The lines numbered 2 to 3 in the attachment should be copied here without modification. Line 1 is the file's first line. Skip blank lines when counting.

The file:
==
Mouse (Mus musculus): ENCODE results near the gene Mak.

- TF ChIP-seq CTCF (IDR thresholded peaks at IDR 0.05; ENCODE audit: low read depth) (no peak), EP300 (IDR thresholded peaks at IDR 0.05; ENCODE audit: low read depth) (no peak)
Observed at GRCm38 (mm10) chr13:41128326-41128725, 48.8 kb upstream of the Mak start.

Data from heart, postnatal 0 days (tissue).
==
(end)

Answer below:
- TF ChIP-seq CTCF (IDR thresholded peaks at IDR 0.05; ENCODE audit: low read depth) (no peak), EP300 (IDR thresholded peaks at IDR 0.05; ENCODE audit: low read depth) (no peak)
Observed at GRCm38 (mm10) chr13:41128326-41128725, 48.8 kb upstream of the Mak start.